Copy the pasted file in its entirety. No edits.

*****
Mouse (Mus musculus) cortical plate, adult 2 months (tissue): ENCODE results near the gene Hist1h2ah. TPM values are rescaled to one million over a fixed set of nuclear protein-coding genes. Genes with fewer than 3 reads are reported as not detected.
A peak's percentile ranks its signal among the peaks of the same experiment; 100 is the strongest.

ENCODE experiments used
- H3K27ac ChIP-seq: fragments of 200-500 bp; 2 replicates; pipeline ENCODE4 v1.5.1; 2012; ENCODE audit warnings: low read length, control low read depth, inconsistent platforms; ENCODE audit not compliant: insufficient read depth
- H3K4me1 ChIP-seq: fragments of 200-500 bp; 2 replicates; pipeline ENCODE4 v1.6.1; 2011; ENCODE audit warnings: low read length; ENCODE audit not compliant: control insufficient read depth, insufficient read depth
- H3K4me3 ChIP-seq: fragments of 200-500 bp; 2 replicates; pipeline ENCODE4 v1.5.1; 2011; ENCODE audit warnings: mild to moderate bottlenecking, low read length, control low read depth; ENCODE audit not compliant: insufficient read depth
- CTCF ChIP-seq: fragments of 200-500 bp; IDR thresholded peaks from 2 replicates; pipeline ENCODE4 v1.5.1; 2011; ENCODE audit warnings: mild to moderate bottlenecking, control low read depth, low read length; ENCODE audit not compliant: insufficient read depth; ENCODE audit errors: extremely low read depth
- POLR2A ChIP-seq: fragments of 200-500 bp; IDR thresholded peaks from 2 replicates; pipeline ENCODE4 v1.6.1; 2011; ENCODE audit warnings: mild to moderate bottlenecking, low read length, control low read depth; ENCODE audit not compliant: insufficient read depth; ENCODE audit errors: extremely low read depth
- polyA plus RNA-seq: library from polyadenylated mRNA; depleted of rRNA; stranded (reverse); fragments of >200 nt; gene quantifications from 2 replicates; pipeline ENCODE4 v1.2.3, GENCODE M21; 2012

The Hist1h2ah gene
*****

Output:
Mouse (Mus musculus) cortical plate, adult 2 months (tissue): ENCODE results near the gene Hist1h2ah. TPM values are rescaled to one million over a fixed set of nuclear protein-coding genes. Genes with fewer than 3 reads are reported as not detected.
A peak's percentile ranks its signal among the peaks of the same experiment; 100 is the strongest.

ENCODE experiments used
- H3K27ac ChIP-seq: fragments of 200-500 bp; 2 replicates; pipeline ENCODE4 v1.5.1; 2012; ENCODE audit warnings: low read length, control low read depth, inconsistent platforms; ENCODE audit not compliant: insufficient read depth
- H3K4me1 ChIP-seq: fragments of 200-500 bp; 2 replicates; pipeline ENCODE4 v1.6.1; 2011; ENCODE audit warnings: low read length; ENCODE audit not compliant: control insufficient read depth, insufficient read depth
- H3K4me3 ChIP-seq: fragments of 200-500 bp; 2 replicates; pipeline ENCODE4 v1.5.1; 2011; ENCODE audit warnings: mild to moderate bottlenecking, low read length, control low read depth; ENCODE audit not compliant: insufficient read depth
- CTCF ChIP-seq: fragments of 200-500 bp; IDR thresholded peaks from 2 replicates; pipeline ENCODE4 v1.5.1; 2011; ENCODE audit warnings: mild to moderate bottlenecking, control low read depth, low read length; ENCODE audit not compliant: insufficient read depth; ENCODE audit errors: extremely low read depth
- POLR2A ChIP-seq: fragments of 200-500 bp; IDR thresholded peaks from 2 replicates; pipeline ENCODE4 v1.6.1; 2011; ENCODE audit warnings: mild to moderate bottlenecking, low read length, control low read depth; ENCODE audit not compliant: insufficient read depth; ENCODE audit errors: extremely low read depth
- polyA plus RNA-seq: library from polyadenylated mRNA; depleted of rRNA; stranded (reverse); fragments of >200 nt; gene quantifications from 2 replicates; pipeline ENCODE4 v1.2.3, GENCODE M21; 2012

The Hist1h2ah gene